In a rural Canada’s German Mennonite country, veteran local sheriff Walter (Peter Stormare), a lawman long beset by personal demons, is forced to reckon with the body of a dead woman discovered by a lake. The case turns all the more complicated when it comes clear that a leading suspect is the man who now lives with the sheriff’s former lover Rita (Jill Hennessey), a smoldering entity he still adores. From this uneccentric premise, writer-director Ed Gass-Donnelly constructs a kind of Gregorian chant that focuses less on the vagaries of the case itself, which is handled by Ontario detectives, than with the once-violent now reborn sheriff. Tormented, he fumbles for redemptive restraint in circumstances that beckon revenge.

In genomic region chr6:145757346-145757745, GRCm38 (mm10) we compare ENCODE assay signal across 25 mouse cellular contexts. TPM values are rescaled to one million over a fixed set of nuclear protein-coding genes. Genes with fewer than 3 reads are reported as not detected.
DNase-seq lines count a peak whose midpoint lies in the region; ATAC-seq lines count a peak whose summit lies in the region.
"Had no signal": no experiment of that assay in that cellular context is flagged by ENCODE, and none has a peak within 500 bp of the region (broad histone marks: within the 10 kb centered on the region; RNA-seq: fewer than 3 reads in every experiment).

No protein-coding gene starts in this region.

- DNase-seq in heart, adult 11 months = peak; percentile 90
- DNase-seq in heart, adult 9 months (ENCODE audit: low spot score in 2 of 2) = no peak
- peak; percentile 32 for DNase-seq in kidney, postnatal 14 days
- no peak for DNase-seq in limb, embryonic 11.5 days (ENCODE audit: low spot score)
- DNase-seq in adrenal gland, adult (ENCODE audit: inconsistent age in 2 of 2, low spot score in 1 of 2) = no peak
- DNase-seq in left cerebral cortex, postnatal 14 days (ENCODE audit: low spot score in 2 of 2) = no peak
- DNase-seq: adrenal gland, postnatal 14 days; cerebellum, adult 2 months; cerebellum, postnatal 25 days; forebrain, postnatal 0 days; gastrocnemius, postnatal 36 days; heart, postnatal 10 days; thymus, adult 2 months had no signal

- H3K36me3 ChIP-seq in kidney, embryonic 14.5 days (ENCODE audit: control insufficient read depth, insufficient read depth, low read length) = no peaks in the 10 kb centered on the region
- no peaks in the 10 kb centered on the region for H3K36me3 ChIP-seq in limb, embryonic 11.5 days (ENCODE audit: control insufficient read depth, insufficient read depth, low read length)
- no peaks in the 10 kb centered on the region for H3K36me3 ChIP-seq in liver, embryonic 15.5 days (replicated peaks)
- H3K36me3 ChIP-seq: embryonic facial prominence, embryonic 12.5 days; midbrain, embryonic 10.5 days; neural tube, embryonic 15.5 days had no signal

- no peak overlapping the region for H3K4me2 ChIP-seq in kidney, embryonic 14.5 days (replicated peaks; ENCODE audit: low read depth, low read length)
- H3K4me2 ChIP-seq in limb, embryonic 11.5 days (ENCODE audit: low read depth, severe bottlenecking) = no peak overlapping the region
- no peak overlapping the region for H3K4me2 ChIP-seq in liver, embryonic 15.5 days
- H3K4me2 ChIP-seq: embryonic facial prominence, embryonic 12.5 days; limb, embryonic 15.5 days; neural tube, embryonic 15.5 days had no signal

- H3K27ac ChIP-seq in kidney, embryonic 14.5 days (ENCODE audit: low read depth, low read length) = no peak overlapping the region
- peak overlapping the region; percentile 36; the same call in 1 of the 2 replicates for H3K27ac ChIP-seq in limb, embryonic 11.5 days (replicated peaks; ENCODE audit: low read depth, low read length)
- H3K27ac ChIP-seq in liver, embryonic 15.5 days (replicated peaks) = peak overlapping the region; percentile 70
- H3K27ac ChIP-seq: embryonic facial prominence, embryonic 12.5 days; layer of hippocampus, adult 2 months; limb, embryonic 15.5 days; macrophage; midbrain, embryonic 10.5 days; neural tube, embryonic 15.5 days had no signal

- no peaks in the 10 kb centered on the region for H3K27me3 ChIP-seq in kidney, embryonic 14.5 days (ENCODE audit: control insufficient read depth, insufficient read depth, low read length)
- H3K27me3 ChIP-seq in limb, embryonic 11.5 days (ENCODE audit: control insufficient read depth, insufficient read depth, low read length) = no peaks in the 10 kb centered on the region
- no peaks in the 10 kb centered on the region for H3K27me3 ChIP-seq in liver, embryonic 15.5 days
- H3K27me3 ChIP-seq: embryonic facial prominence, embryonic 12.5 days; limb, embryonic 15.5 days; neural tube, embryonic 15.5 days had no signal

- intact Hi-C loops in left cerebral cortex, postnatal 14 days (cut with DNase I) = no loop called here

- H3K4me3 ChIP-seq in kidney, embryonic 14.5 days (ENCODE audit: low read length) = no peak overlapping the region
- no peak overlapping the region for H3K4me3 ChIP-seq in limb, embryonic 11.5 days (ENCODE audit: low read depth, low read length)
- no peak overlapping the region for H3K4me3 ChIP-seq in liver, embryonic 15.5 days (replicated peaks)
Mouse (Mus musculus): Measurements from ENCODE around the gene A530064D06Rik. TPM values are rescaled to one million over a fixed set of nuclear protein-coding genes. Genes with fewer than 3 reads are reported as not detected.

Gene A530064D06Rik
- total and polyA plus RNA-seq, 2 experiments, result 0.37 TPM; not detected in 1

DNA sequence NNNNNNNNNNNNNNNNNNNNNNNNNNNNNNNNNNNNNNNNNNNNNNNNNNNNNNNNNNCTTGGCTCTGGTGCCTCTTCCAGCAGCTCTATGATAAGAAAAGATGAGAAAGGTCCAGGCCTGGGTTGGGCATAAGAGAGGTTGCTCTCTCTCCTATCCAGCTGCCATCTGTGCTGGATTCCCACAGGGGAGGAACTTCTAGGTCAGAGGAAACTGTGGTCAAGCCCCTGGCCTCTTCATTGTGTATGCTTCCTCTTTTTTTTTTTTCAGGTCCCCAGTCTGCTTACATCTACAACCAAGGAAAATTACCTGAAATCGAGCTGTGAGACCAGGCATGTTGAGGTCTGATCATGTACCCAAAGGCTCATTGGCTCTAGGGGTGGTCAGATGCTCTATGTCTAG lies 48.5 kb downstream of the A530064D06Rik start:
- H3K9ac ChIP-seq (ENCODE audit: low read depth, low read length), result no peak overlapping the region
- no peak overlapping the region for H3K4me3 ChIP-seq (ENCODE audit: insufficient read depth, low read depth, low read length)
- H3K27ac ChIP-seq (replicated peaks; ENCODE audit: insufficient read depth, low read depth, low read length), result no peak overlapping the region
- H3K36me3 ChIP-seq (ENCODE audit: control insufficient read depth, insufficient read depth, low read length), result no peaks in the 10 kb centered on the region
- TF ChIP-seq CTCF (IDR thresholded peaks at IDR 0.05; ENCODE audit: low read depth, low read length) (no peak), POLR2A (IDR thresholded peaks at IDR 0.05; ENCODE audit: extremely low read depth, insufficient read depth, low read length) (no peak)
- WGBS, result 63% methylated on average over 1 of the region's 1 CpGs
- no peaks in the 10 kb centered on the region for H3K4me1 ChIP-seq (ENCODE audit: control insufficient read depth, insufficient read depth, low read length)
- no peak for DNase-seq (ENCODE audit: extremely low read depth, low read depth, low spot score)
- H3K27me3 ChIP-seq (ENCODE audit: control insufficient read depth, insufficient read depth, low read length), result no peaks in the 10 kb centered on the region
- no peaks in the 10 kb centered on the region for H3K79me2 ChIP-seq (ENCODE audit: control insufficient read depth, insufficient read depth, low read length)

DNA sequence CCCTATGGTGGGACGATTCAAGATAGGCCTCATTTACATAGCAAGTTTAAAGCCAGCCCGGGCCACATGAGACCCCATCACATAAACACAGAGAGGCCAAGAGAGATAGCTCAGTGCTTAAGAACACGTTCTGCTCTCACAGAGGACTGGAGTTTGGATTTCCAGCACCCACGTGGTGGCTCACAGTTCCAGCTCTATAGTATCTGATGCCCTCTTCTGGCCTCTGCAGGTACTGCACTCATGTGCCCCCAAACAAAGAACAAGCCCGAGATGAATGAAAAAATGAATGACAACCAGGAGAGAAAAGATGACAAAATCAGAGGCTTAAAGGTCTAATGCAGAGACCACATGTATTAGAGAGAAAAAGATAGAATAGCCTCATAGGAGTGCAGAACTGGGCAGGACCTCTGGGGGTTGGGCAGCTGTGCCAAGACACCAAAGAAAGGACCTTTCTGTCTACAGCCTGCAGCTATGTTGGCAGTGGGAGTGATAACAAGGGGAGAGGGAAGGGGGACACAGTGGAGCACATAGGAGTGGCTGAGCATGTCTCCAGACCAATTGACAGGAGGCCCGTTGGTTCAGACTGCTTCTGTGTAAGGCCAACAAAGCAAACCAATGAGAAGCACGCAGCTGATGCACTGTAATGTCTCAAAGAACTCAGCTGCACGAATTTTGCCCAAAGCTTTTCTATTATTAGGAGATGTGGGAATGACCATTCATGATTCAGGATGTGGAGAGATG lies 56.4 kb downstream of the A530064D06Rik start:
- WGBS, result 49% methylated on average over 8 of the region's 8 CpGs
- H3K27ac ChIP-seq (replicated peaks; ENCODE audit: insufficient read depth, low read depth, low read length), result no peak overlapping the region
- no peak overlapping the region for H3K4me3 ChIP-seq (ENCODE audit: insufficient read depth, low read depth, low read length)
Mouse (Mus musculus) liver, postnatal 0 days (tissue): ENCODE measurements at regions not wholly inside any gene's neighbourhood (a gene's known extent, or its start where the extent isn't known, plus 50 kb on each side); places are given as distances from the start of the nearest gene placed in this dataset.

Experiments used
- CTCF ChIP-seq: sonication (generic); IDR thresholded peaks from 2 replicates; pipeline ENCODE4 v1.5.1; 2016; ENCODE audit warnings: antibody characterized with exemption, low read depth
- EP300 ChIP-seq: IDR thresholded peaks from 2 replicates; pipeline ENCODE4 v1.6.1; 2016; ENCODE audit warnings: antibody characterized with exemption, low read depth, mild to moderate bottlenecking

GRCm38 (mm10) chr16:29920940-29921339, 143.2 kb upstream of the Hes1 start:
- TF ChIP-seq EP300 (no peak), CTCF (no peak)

Gass-Donnelly uses the searing music of Canadian indie band Bruce Peninsula and Swedish-born Stormere’s slow simmering to build a Lars von Trier-styled ode to faith through sublimation. Though Gass-Donnelly divides the narrative into three sweeping scriptural chapters, the action that counts is internal. The film’s heft and credibility depend entirely on Stormare’s moral navigation. An underrated actor whose face is a pent-up tone poem to impending fissures, Stormare’s Walter keeps up his end of the bargain. So does Bruce Peninsula, whose rock gospel thumping gives the downbeat mood a heartbeat (the title “Small Town Murder Songs” includes songs for good reason).
All that said, it’s very much style over substance, something that becomes painfully clear when the film cuts out after a mere 75 minutes.